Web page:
The Ministry of Culture will at some time in the near future be conducting its first ever formal appraisal in Independent India. The last one was done in 1936!
At a special function held in Mumbai on Friday to award Leadership Training Program (LTP) certificates to museum professionals, Minister of Culture Kumari Selja, directed Director General, National Museum, Pravin Srivastava, to initiate action in this regard.
She was responding to the small bombshell dropped by Director of the British Museum Neil MacGregor, about the need for such an appraisal, considering that Independent India had never carried out one. Selja said it was obviously long overdue in the context of global co-operation and the necessity of upgrading in order to at least double the volume of visitors to our museums.
Twenty in-service professionals from 11 Indian museums were given certificates for successfully completing the program which began at the end of January this year. Facilitated by the British Museum, London, it included intensive training sessions on curation, collection management, design and display, storage, preservation and conservation, outreach, education and exhibitions. The whole exercise was undertaken by the Ministry of Culture along with the British Museum and the National Culture Fund.
In her valedictory address, Kumari Selja spoke of a vision for Indian museums of which the LTP is a part and the need to encourage young skilled professionals to upgrade their skills. The first successfully-concluded LTP is just a prelude to a number that will follow in future, she said.
The minister admitted that the shortage of trained manpower for Indian museums is a huge cause for concern. She also spoke of the need to cut through red tape and find solutions out of the box for the range of problems that plague their working in India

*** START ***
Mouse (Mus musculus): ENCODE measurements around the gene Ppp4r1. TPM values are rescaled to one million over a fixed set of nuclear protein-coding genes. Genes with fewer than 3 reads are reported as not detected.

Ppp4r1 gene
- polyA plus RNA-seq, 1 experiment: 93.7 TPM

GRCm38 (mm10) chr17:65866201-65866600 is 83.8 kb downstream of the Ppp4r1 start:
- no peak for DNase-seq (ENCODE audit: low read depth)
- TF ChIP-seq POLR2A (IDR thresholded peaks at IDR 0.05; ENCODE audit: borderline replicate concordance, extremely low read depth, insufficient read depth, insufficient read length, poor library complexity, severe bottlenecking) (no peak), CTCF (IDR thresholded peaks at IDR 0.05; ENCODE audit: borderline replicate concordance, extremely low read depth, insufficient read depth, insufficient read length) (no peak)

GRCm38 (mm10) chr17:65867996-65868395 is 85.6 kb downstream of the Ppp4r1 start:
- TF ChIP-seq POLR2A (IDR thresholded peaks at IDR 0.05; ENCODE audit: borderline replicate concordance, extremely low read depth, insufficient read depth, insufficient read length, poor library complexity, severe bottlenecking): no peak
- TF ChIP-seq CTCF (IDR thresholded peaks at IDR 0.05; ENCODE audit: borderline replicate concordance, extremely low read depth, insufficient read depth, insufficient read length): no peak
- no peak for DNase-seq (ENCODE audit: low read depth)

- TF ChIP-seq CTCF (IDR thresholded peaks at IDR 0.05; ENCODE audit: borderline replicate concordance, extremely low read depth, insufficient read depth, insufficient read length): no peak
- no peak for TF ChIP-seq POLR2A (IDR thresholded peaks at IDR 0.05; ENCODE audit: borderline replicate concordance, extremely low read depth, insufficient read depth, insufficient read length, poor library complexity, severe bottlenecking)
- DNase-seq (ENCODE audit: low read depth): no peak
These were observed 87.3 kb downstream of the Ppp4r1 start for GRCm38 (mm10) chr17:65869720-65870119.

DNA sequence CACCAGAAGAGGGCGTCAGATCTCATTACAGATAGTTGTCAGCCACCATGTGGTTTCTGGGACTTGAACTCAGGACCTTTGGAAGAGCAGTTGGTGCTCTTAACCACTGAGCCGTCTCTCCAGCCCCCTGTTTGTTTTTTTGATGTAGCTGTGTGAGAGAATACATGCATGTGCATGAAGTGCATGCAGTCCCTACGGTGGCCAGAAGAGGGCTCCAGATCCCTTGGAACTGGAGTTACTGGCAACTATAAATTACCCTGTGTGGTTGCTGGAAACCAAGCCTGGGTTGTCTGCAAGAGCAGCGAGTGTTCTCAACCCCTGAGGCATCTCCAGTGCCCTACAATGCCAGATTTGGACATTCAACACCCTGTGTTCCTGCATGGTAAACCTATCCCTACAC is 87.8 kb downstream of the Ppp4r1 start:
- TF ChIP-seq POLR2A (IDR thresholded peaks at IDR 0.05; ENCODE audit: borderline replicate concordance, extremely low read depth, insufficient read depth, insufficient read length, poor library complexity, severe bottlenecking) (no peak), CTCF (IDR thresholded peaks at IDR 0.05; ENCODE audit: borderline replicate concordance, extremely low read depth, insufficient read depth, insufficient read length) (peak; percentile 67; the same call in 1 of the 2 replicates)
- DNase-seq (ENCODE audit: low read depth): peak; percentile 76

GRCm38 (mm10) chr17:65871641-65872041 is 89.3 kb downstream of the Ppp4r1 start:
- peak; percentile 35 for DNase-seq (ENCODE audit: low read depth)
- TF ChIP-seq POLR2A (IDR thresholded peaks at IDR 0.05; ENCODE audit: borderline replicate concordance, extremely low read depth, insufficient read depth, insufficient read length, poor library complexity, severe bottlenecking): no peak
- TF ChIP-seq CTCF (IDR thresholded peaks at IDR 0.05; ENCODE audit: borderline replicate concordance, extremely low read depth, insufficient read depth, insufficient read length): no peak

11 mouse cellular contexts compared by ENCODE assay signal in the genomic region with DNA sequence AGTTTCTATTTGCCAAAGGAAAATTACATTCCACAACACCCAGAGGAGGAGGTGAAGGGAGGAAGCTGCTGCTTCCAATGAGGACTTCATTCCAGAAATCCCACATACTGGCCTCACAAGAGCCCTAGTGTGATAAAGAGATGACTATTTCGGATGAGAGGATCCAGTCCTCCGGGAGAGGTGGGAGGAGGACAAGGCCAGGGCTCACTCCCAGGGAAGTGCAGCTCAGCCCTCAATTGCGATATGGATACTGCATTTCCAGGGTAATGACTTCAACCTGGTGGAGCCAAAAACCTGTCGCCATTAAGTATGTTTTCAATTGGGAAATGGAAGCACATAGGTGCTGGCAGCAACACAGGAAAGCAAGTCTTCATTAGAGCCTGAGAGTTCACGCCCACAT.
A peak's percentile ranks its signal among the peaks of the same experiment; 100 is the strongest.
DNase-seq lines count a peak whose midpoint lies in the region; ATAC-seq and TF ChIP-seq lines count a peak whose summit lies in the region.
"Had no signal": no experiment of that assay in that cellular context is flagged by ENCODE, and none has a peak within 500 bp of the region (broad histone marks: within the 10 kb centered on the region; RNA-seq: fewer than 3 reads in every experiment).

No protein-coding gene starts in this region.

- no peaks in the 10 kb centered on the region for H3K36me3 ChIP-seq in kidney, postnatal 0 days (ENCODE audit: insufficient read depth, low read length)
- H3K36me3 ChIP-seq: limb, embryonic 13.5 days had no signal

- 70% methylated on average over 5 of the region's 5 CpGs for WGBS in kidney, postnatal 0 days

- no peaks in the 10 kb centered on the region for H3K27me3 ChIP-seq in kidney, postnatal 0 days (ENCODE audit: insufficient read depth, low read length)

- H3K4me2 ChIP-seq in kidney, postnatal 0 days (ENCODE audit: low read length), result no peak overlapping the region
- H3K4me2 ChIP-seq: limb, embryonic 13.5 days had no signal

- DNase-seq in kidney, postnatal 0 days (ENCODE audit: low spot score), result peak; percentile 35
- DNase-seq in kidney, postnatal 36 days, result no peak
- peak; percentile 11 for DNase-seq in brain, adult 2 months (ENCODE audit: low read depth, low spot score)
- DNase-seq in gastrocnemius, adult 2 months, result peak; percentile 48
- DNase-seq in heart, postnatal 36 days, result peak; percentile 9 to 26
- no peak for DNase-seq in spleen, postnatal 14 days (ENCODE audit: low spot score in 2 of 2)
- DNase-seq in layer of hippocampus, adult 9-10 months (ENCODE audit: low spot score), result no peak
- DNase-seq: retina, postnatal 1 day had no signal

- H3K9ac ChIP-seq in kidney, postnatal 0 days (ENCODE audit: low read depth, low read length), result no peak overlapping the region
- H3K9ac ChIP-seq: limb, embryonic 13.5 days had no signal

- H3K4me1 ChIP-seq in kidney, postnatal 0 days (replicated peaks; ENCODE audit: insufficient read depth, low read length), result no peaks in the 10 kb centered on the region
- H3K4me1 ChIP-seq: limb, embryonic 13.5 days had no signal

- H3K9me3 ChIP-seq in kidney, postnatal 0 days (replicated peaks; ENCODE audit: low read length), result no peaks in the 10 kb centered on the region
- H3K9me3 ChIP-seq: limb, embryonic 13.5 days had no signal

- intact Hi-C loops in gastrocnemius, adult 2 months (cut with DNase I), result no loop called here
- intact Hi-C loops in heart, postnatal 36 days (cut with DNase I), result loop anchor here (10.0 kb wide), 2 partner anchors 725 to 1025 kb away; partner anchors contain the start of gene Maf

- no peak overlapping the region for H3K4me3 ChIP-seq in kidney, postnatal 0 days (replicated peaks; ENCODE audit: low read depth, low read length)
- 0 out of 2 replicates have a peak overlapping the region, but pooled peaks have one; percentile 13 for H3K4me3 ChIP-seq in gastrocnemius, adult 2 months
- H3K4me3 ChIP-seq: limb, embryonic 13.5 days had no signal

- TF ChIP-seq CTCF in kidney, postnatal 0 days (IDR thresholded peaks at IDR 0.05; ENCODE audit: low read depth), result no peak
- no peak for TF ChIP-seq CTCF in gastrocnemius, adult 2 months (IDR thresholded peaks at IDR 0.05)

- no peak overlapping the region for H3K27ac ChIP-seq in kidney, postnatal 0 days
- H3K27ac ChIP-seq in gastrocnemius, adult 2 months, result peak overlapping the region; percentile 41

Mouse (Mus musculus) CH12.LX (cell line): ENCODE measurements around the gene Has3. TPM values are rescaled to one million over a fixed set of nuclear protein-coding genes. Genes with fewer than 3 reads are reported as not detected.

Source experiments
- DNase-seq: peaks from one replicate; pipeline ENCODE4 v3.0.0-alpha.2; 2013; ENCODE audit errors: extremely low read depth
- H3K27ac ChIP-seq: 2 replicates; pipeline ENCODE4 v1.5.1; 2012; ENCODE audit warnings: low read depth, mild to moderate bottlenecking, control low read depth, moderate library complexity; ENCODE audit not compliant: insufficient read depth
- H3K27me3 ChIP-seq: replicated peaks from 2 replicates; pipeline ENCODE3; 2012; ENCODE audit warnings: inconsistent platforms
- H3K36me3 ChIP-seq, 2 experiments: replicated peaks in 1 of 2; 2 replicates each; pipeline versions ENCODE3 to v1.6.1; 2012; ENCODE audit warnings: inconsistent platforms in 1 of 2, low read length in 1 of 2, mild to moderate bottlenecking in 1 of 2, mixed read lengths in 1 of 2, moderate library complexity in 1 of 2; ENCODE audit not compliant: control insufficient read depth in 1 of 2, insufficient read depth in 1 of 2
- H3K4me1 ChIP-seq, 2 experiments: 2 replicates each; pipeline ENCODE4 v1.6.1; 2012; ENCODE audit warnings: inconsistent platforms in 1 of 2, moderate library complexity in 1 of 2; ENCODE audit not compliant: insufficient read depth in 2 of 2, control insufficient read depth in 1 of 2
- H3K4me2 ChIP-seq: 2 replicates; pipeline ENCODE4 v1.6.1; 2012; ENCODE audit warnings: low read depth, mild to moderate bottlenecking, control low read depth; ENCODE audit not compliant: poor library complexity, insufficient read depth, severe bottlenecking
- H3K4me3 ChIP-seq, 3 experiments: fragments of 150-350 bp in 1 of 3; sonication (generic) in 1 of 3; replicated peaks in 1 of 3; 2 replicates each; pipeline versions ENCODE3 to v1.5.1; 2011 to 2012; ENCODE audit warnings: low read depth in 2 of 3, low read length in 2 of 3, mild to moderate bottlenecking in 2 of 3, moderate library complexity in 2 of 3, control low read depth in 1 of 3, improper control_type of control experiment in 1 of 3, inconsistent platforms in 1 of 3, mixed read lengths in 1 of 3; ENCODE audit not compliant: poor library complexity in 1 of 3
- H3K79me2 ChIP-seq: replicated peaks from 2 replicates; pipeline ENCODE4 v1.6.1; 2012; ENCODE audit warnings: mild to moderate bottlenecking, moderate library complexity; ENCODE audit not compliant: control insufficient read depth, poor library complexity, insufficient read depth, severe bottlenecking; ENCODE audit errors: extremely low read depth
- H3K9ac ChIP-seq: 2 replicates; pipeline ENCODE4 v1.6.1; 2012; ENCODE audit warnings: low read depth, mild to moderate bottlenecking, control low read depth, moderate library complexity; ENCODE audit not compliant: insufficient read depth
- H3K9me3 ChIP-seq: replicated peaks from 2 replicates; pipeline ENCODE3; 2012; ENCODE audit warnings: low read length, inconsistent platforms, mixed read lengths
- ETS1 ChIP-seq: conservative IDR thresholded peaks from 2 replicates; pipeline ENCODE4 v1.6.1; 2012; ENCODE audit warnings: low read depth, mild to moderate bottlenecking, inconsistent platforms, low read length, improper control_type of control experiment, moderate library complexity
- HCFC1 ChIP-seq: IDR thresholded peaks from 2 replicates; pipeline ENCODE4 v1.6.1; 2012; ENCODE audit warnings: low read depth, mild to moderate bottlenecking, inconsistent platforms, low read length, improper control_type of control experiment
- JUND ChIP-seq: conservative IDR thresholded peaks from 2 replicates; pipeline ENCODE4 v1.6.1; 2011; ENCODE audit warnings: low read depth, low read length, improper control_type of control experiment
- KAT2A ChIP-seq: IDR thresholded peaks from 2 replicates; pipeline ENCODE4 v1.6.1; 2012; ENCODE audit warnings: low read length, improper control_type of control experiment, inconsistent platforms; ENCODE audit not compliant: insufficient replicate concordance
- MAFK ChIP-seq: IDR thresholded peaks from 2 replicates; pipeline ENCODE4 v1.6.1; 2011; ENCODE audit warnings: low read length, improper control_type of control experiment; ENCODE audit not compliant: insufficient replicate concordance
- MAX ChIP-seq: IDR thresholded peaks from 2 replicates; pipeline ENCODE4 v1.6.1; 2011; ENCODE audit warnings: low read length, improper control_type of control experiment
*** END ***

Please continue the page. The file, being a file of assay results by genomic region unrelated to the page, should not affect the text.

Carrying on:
“Each of our museums must make a concerted effort to double visitor numbers,” she declared. “This will attract a wider variety from a cross section of society.” Programs like the LTP would enable the display of artefacts etc in their correct geopolitical context, which is as important in today’s world without borders as lighting and display, she added.
The LTP was conducted in three cities, Delhi, London and Mumbai, after the participants were selected through an exhaustive process that included interviews. “Each of the three modules consisted of training to get our participants to imbibe strategies for change, management and organisation,” said Shobita Punja, the CEO of the National Culture Fund. Elaborating further, she said, “Each was asked to change one thing in their museums, as a part of their training. This could be narrations, labels, introducing table easels making for easier viewing of artefacts, children’s interactive galleries, even new syllabi for courses in museology. The results, she said, were surprising and very encouraging as participants went back to their collections to think up new methods of display and interaction.
Proving that the talent and ability is already here and merely in need of support and encouragement, two participants of the program, J.M. Gandhimathi from the Chennai Government Museum, and Vijay Kumar Mathur from the National Museum, Delhi, delivered a presentation on Strategy for Indian Museums, 2012, in which they offered an eight-point recommendation that included the development of a museum policy that in turn included more accountability, and requests for support from the authorities in making Indian museums more relevant to contemporary times, in the interesting of increasing footfalls and interest.
Kumari Selja also promised that her ministry would look into the suggestions at the earliest.